So, rhubarb. The internet has been abuzz with rhubarb spottings and rhubarb recipes since the arrival of spring. Having never tasted rhubarb, the excitement in the air surrounding its arrival roped me right in, and I waited impatiently for my first taste. There seemed to be something very all-American about this excitement; perhaps owing to rhubarb starring first and foremost in that all-American of desserts: the pie. Growing up in a French/Tunisian home, desserts were more likely to be an almond cake lightly perfumed with orange blossom essence, or a chocolate fondant served with a dollop of whipped cream.

I spotted the long, slender stalks immediately; shockingly pink, they were set on ice, cementing their iconic status. A friend was visiting from Israel, and as we walked home with pearly pink stalks peeking out of our bags, we discussed how we would try it (she too had never tasted rhubarb before). I stashed it away in the fridge, its long stalks crammed diagonally between a milk carton and containers of flour, resting above a case of beer. We had a very active week (Broadway shows! Central Park! The Highline! Also: Eataly, a quick hop on the Staten Island Ferry to glide past the Statue of Liberty and admire Manhattan from the water, and lots of walking around the city) and the rhubarb didn’t make its way into our plans. When she left, and I found myself alone, with Yaki away on vacation, I turned on some music and had a date with that rhubarb, cutting up the stalks, and layering them into a buttery coffee cake batter. The smell of the rhubarb surprised me- grassy, intense, almost sour, I had to turn my nose away a few times. I enjoyed the coffee cake, a small square at a time, but not enough to share it with you.

I browsed the internet for clues. Surprisingly, rhubarb seems to be used mainly for desserts, its tartness countered by rather large quantities of sugar. So when I saw it being used as the vegetable that it is, by none other than Martha, I decided to give it another shot. The following week, I picked up another bunch, and set to making a salad for lunch. Sliced thickly, and bathed in honey, the rhubarb is roasted at high heat for a mere five minutes, just enough to take the edge off, and render it pleasingly soft. I added a few sprigs of thyme, and liked the herbal dimension they imparted. Next, walnuts are roasted for five minutes, as well, until toasty and fragrant. The duo is then tossed with arugula and thinly sliced fennel (or in my case, lettuce) and  some crumbled goat cheese, and dressed simply with olive oil and balsamic vinegar. It’s a quick, easy dish, and makes for a pretty unusual and interesting way to use rhubarb.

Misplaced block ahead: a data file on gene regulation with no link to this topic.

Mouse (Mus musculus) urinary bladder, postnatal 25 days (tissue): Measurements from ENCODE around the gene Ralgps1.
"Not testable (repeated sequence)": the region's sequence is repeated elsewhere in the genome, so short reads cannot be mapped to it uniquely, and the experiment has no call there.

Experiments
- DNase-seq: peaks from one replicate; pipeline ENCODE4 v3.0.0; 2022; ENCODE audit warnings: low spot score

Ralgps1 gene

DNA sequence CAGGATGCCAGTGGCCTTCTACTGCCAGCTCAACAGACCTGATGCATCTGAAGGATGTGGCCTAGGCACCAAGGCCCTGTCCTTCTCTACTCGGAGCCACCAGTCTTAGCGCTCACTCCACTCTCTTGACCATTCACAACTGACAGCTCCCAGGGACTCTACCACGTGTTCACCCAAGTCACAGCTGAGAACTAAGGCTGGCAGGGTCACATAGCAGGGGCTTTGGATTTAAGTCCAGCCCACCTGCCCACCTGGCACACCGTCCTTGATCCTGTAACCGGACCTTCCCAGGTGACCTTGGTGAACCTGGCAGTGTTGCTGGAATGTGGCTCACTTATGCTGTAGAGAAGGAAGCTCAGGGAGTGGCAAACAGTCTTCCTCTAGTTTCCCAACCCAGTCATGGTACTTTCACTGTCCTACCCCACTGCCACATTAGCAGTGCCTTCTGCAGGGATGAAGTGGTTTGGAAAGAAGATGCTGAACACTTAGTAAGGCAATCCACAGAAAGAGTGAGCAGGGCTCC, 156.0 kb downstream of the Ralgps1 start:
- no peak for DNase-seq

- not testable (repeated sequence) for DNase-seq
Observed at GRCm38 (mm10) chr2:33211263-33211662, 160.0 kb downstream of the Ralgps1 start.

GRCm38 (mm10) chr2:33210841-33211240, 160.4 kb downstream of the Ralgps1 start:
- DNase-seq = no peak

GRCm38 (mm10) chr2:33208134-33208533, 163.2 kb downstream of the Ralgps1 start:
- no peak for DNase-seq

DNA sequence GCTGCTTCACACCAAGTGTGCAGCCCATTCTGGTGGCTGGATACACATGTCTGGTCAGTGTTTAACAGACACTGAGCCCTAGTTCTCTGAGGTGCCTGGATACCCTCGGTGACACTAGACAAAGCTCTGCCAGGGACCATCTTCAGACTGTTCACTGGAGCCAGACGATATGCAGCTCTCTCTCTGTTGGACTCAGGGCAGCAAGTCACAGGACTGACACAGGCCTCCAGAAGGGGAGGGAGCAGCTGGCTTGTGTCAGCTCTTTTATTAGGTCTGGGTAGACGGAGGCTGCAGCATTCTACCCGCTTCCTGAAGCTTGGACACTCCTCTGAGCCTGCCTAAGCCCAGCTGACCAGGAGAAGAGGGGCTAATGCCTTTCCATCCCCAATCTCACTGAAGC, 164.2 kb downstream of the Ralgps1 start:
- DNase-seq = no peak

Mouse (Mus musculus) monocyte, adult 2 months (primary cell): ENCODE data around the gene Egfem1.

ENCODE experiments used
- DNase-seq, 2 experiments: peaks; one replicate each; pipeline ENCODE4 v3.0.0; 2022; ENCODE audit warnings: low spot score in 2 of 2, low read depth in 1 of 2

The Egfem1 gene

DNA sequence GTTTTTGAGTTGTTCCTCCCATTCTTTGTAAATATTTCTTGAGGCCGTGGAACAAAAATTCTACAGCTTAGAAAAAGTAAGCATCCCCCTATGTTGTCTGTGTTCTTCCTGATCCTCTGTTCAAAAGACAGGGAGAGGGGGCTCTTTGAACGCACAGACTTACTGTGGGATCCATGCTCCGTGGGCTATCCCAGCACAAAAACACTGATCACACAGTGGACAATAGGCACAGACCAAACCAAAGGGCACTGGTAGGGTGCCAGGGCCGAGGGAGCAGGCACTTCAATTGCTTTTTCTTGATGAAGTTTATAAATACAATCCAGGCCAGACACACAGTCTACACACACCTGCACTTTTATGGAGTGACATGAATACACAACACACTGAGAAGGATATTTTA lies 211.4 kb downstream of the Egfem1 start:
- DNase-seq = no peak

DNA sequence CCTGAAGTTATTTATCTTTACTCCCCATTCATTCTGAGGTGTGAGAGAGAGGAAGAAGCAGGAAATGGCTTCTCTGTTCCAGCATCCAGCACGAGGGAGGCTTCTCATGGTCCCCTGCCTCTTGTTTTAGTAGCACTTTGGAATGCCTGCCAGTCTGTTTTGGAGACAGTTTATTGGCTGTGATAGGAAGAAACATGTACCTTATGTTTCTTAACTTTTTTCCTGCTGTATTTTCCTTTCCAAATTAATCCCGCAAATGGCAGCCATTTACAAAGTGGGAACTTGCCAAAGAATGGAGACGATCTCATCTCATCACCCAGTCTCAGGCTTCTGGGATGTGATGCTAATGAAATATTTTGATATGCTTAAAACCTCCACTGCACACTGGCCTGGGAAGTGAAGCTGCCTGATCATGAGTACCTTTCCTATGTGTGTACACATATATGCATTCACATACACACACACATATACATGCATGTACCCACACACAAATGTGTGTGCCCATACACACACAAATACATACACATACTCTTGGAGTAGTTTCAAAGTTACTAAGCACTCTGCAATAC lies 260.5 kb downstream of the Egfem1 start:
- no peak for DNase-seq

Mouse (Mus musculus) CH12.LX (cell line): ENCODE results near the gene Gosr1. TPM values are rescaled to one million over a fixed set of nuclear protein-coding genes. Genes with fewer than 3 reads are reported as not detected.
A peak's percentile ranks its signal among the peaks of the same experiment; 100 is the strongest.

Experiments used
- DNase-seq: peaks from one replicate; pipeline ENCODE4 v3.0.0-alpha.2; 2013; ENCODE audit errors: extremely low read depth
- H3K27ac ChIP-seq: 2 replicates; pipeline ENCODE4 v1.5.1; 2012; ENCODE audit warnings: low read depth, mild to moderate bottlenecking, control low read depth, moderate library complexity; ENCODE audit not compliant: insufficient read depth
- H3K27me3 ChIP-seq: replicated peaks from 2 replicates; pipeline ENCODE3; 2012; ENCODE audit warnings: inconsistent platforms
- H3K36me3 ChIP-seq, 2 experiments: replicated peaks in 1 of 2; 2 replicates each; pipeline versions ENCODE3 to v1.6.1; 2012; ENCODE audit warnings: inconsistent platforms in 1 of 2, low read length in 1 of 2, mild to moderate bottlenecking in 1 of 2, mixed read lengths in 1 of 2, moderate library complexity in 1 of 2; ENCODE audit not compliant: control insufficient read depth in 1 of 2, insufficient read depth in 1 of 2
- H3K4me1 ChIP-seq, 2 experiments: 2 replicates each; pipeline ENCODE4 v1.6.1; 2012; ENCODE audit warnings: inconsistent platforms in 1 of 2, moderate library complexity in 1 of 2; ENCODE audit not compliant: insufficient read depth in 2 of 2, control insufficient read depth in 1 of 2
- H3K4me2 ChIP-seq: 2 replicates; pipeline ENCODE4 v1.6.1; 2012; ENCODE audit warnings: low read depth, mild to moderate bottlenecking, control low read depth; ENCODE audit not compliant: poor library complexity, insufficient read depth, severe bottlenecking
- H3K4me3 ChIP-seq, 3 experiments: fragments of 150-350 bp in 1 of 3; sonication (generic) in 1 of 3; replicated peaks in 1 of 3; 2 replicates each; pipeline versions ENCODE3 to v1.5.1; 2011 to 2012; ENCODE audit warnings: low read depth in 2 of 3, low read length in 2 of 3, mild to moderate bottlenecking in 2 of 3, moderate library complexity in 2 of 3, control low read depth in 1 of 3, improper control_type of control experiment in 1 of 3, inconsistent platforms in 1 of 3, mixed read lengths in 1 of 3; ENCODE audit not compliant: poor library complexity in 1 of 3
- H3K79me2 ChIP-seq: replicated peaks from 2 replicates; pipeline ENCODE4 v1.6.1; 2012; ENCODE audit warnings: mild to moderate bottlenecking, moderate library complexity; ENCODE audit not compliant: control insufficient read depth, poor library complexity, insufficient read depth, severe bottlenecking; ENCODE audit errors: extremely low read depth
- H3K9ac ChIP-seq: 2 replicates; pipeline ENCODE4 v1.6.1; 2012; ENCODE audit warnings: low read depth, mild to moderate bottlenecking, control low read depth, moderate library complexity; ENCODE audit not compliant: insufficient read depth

Tell me, do you like rhubarb? If so, what is it about it that you love? What is your favorite way to cook it?

Roasted Rhubarb Salad with Honey, Walnuts & Goat Cheese

From Martha Stewart

Prep time: 15 minutes/ Serves: 4

3/4 pound rhubarb, cut into 3/4-inch pieces

1/4 cup honey

4 sprigs of thyme, leaves plucked from stems

1/2 cup walnut halves

2 tablespoons olive oil

2 tablespoons balsamic vinegar (preferably white)

Coarse salt and ground pepper

4 bunches arugula (about 1 pound total), tough ends removed (I used lettuce)

1 fennel bulb, cored and thinly sliced crosswise

1/2 cup fresh goat cheese, crumbled

Preheat oven to 450F, and position racks in upper and lower thirds. On a rimmed baking sheet, lined with parchment paper, toss rhubarb with honey and thyme. Roast on upper rack until beginning to soften, about 5 minutes. Let cool on baking sheet. On another rimmed baking sheet, lined with parchment paper, toast the walnuts on the lower rack until fragrant, 5 minutes. Let cool, then chop.

In a large bowl, whisk together the oil and vinegar, and season with salt and pepper. Add arugula and fennel, and toss to combine. Top with rhubarb, walnuts and goat cheese.

Other Ideas for Rhubarb:

Rhubarb Tarte Tatin// Tartelette

Rhubarb & Rosewater Syrup// 101cookbooks

Strawberry Rhubarb Crumble// 101 cookbooks

Rustic Rhubarb Tarts// Smitten Kitchen

Rhubarb Compote// Martha Stewart

Rhubarb, Pomegranate and Vanilla Cobblers// Donna Hay

Shaker Rhubarb Pie// Saveur

Rhubarb-Strawberry Jam// Saveur

Rhubarb Sorbet// The Year in Food

Rhubarb Shrub// Hungry Ghost

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